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Jamison v. Dwyer

United States District Court, D. New Jersey

May 18, 2018

DR. KYZER, Defendants.



         THIS MATTER comes before the Court on a Motion by pro se Plaintiff Kenneth Jamison for the appointment of pro bono counsel pursuant to 28 U.S.C. § 1915(e) [ECF No. 20]. Defendant Dr. Kyzer opposes Plaintiff's Motion [ECF No. 23][1]. For the reasons set forth below, Plaintiff's Motion for the appointment of pro bono counsel [ECF No. 20] is DENIED.

         This matter concerns alleged constitutional violation pursuant to 42 U.S.C. § 1983. Compl. ECF No. 1. Plaintiff alleges that he was injured by various named Defendants during his arrest on June 4, 2014. Id. On February 24, 2017, the United States District Judge John Vazquez dismissed Plaintiff's Complaint without prejudice for failure to state a claim. ECF No. 3. On March 27, 2017, Plaintiff filed his Amended Complaint seeking damages and injunctive relief for alleged constitutional violations that occurred during his arrest, and for his lack of medical treatment in Hudson County Correctional facility. See ECF No. 4. On May 25, 2017, Judge Vazquez ordered, inter alia, that Plaintiff's Amended Complaint be filed and that the § 1983 claim against Dr. Kyzer may proceed. ECF No. 8. Plaintiff filed the present Motion for pro bono counsel on October 27, 2017. ECF No. 20.

         Plaintiff seeks the appointment of counsel under 28 U.S.C. § 1915(e), which provides that “[t]he court may request an attorney to represent any person unable to afford counsel.” The appointment of counsel is a privilege, not a statutory or constitutional right. Brightwell v. Lehman, 637 F.3d 187, 192 (3d Cir. 2011). The decision to appoint pro bono counsel involves a two-step analysis. First, a court must determine, as a threshold matter, whether a plaintiff's claim has “some merit in fact and law.” Tabron v. Grace, 6 F.3d 147, 155 (3d Cir. 1993). If a court finds that the action arguably has merit, it should then consider the following factors:

(1) the plaintiff's ability to present his or her own case;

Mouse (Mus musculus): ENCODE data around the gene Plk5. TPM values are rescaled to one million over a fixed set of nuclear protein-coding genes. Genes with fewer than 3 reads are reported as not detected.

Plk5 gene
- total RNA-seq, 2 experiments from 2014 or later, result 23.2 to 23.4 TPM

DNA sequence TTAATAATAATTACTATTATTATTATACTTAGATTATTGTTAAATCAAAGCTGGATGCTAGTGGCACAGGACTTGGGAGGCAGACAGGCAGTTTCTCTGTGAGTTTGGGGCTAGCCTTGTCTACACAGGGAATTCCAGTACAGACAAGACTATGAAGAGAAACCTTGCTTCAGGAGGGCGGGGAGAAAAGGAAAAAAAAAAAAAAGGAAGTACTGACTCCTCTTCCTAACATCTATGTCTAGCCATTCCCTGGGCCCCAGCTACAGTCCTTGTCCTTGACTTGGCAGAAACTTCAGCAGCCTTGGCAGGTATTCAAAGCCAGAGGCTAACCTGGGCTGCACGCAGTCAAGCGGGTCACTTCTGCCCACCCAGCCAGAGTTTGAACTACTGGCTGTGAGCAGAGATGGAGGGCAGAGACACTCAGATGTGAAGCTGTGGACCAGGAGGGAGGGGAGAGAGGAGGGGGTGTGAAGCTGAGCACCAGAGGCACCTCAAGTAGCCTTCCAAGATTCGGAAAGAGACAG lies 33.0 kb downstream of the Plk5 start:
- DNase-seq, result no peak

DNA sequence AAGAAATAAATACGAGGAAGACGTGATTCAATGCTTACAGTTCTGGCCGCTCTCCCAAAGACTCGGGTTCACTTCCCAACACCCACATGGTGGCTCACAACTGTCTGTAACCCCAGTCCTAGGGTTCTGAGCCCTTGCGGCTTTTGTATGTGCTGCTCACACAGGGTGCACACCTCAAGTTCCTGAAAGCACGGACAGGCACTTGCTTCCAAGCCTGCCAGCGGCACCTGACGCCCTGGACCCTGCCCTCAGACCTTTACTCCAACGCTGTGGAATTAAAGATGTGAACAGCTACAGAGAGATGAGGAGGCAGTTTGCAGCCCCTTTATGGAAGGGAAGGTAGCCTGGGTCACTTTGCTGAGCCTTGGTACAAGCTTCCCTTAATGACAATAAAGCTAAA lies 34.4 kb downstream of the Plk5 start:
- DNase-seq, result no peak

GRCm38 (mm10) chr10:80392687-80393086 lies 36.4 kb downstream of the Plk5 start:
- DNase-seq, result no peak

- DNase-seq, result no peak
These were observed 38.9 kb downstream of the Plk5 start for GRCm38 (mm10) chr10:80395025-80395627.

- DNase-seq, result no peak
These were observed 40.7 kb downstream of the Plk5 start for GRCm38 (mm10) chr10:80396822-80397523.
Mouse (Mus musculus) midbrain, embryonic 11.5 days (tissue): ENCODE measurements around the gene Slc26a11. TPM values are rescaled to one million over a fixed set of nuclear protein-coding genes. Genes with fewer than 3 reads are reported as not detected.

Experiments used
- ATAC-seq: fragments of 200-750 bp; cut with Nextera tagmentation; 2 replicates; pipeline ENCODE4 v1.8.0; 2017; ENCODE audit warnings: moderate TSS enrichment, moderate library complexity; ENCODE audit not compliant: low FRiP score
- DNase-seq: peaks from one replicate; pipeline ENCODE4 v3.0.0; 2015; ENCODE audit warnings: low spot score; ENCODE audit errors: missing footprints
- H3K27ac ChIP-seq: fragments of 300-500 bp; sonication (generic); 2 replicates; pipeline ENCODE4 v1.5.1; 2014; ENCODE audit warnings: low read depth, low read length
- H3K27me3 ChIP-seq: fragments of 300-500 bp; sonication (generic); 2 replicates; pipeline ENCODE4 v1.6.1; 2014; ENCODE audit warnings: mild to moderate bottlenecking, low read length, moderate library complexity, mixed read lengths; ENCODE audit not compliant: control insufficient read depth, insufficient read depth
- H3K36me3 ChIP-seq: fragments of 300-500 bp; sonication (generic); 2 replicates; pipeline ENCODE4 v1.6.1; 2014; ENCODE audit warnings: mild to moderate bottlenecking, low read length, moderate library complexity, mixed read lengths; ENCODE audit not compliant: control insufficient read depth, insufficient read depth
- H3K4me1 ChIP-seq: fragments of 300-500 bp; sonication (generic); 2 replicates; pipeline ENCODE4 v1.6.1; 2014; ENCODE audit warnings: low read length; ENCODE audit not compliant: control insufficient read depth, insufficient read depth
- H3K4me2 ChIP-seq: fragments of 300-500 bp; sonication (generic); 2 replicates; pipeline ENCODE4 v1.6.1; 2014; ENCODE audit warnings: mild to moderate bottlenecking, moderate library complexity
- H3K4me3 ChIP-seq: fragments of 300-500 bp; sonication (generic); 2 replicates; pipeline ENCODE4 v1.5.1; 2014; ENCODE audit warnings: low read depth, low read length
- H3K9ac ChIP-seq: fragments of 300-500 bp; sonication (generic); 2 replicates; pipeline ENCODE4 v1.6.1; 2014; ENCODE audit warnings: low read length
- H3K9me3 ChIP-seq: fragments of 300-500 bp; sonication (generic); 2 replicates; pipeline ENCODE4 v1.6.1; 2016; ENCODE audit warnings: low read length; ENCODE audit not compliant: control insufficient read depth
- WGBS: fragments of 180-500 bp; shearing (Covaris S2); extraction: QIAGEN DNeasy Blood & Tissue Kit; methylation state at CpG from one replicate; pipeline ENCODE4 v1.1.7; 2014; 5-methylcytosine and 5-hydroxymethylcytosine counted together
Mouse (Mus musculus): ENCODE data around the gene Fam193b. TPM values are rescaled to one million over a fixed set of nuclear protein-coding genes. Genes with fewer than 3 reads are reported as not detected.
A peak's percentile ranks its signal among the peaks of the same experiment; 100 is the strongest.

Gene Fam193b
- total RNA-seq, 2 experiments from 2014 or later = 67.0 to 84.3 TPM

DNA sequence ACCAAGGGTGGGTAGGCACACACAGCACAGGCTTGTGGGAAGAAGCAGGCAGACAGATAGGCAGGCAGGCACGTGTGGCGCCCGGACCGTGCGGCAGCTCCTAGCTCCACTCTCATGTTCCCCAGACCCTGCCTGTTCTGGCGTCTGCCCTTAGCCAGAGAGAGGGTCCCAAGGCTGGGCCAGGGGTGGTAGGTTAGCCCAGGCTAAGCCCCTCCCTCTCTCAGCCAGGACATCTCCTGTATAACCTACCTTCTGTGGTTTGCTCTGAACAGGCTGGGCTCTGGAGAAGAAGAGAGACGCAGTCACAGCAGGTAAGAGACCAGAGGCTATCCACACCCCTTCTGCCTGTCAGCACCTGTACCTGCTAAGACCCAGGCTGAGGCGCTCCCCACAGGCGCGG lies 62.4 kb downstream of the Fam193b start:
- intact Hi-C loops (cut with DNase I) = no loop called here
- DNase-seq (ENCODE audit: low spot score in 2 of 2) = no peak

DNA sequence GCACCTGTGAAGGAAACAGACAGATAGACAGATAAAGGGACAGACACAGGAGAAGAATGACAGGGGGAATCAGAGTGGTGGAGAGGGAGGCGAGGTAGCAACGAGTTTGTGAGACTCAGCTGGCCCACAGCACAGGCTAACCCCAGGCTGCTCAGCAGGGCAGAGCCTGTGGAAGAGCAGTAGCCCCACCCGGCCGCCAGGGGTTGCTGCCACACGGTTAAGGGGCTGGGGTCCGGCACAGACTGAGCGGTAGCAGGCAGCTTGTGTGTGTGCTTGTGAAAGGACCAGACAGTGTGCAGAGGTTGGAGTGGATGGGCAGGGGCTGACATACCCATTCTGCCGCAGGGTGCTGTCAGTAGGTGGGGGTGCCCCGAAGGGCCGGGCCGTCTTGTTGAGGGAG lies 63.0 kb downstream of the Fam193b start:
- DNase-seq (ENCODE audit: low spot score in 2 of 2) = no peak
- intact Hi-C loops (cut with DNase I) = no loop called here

(2) the complexity of the legal issues;
(3) the degree to which factual investigation will be necessary and the ability of the plaintiff to pursue such investigations;
(4) the amount a case is likely to turn on credibility determinations;
(5) whether the case will require the testimony of expert witnesses; and
(6) whether the plaintiff can attain and afford counsel on his own behalf.

Parham v. Johnson, 126 F.3d 454, 457 (3d Cir. 1997) (citing Tabron, 6 F.3d at 155-56, 157 n.5). This list is not exhaustive, but rather provides guideposts for the Court. Montgomery v. Pinchak, 294 F.3d 492, 499 (3d Cir. 2002) (additional citations omitted). A court's decision to appoint counsel “must be made on a case-by-case basis.” Tabron, 6 F.3d at 157-58. Additionally, the Third Circuit Court of Appeals has stated that “courts should exercise care in appointing counsel because volunteer lawyer time is a precious commodity and should not be wasted on frivolous cases.” Montgomery, 294 F.3d 499 (citing Parham, 126 F.3d at 458).

         Presently, as an initial matter and regardless of whether or not Plaintiff's claims have merit, the factual and legal issues “have not been tested or developed by the general course of litigation, making [a number of factors] of Parham's test particularly difficult to evaluate.” See Chatterjee v. Philadelphia Federation of Teachers, 2000 WL 1022979 at *1 (E.D.Pa. July 18, 2000) (stating that unlike Parham, which concerned a directed verdict ruling, and Tabron, which involved summary judgment adjudication, plaintiff's claims asserted in the complaint and motions “have barely been articulated” and have a distinctive procedural posture). With respect to the Tabron factors, Plaintiff has not demonstrated at this stage of the proceeding that pro bono counsel is warranted.

         Plaintiff's filings with the Court thus far reflect literacy and the ability to reference relevant legal authority. For example, without the assistance of counsel, Plaintiff has filed a Complaint, Amended Complaint, application to proceed in forma pauperis, a letter requesting an extension of time, and the present motion for the appointment of pro bono counsel. These filings themselves demonstrate that Plaintiff is able to present his case. In his application for pro bono counsel, Plaintiff alleges, inter alia, that he needs a lawyer because “I am ignorant in the law and do not know my way around a law book . . ..” ECF No. 20. Plaintiff further alleges that he is unable to afford an attorney because he is currently incarcerated.[2] Id. Although Plaintiff states that he is unable to afford counsel, Plaintiff does not provide any information relevant to the remaining Tabron factors. Upon the Court's own review of this matter, it appears that the legal issues are not complex, that no extensive factual investigation will be required, and that the testimony of expert witnesses will likely not be required. While the sixth Tabron factor may weigh slightly in Plaintiff's favor, this fact alone is not enough to justify the appointment of counsel. See Christy v. Robinson, 216 F.Supp.2d 398, 410 (D.N.J. 2002) (denying application for pro bono counsel where indigency was the only one of the six factors . . . weigh[ing] in favor of appointment of counsel).

         The Court recognizes that issues may arise throughout the course of this litigation which may raise a question as to Plaintiff's need for counsel. The Court will monitor this issue throughout case management and, as the case progresses, may consider a renewed motion for the appointment of counsel. However, at this stage of the litigation, the Court finds that the Tabron factors weigh against appointment. In the event that Plaintiff renews his ...

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